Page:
They are two of our greatest iconoclasts – Malcolm McLaren, the punk impresario who brought the world the Sex Pistols and bondage trousers, and Damien Hirst, the son of a mechanic, who has become the most famous figure on the British art scene.
The two men have, however, been locked in a bizarre war of words for the past year with a man called Simon Easton over what they claim is counterfeit punk clothing. The row is set to reach a head with the publication of Mr Easton's book which, strangely, has an introduction by McLaren.
It all started when Hirst, also a collector of contemporary art, bought bagfuls of punk clothing from Mr Easton's Punk Pistol website for around £80,000. Hirst believed the clothes, said to include the famous God Save the Queen T-shirt, were originals from the 1975-79 period when McLaren and his then partner, Vivienne Westwood, handmade them for sale in their King's Road shop, Sex, which later became Seditionaries.
McLaren is said to have taken one look at Hirst's collection and condemned them as forgeries. McLaren told the New York Daily News: "I felt terrible, but they were fakes. Seeing these clothes, I said, 'Wow, they've gone to great lengths to manufacture the labels and distress the fabrics.' But clearly they were not the fabrics we used 35 years ago, and the stitching was totally different. And there were bags and bags, big black bags of them.
"We simply didn't make that many. I mean, we literally made these clothes on my kitchen floor. They were each unique."
Mr Easton denies the garments are fakes. He points out that the Sex and Seditionaries clothes were sold by mail order after 1979 and through the Boy shop on London's King's Road.
Now McLaren is attempting to stop a New York publishing firm from printing Mr Easton's book of images based on Sex and Seditionaries clothing, which he claims contains the items sold to Hirst. Bizarrely, McLaren has written an introduction to the book, called Sex and Seditionaries, which is already published as a limited edition in the UK and is for sale on Amazon for £300.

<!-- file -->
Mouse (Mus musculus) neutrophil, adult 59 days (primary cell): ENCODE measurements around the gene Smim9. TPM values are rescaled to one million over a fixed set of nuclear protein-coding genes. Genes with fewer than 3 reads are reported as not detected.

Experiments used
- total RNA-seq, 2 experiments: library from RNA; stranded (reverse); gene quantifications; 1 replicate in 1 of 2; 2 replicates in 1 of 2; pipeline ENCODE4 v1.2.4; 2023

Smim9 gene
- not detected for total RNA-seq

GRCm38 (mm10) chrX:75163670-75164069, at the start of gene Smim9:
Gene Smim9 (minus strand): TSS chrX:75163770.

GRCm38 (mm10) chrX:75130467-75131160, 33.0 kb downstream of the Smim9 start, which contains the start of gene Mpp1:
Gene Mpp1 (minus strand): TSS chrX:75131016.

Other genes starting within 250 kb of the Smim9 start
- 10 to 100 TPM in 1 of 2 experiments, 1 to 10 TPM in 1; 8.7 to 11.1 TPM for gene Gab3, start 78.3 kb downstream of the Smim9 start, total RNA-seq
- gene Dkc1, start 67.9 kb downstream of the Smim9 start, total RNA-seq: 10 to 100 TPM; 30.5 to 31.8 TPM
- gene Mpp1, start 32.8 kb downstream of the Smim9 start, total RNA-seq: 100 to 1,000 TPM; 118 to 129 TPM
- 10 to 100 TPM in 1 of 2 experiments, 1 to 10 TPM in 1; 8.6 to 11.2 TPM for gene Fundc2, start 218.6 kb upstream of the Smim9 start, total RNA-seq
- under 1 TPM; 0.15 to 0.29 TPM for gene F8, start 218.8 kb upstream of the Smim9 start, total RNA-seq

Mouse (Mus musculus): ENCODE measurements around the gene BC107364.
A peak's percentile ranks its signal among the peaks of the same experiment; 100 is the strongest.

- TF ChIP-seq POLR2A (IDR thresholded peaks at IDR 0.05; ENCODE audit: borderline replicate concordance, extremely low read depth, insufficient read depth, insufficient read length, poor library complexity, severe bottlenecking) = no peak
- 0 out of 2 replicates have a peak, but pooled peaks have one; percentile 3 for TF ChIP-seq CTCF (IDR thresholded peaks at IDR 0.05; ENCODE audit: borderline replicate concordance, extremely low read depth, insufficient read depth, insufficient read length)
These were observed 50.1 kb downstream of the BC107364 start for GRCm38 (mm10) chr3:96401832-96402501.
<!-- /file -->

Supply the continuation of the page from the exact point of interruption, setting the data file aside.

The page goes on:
In a letter to the offices of the US publisher Rizzoli, dated 26 July, McLaren writes: "If you go ahead, I insist first of all that you withdraw my name and my essay from the book. Mr Easton does not have the right to use this essay beyond the self-published limited edition. If I do not hear back from close of Tuesday next I shall have no alternative but to gain legal advice."
In an email to Hirst, McLaren explained that he didn't look at the digital images of the clothes used in the book as they were "tiny, with artwork graphics all over them".
He added: "I didn't give it much thought at the time and only when I looked at the book did I realise the truth."
Mr Easton claimed earlier that McLaren had agreed to write for the book "after he had viewed 100 images that were to be included within it. Only once he'd seen the book's content and artwork did he happily agree to write for it."
Rizzoli, Mr Easton and McLaren were unavailable for further comment yesterday.Reuse content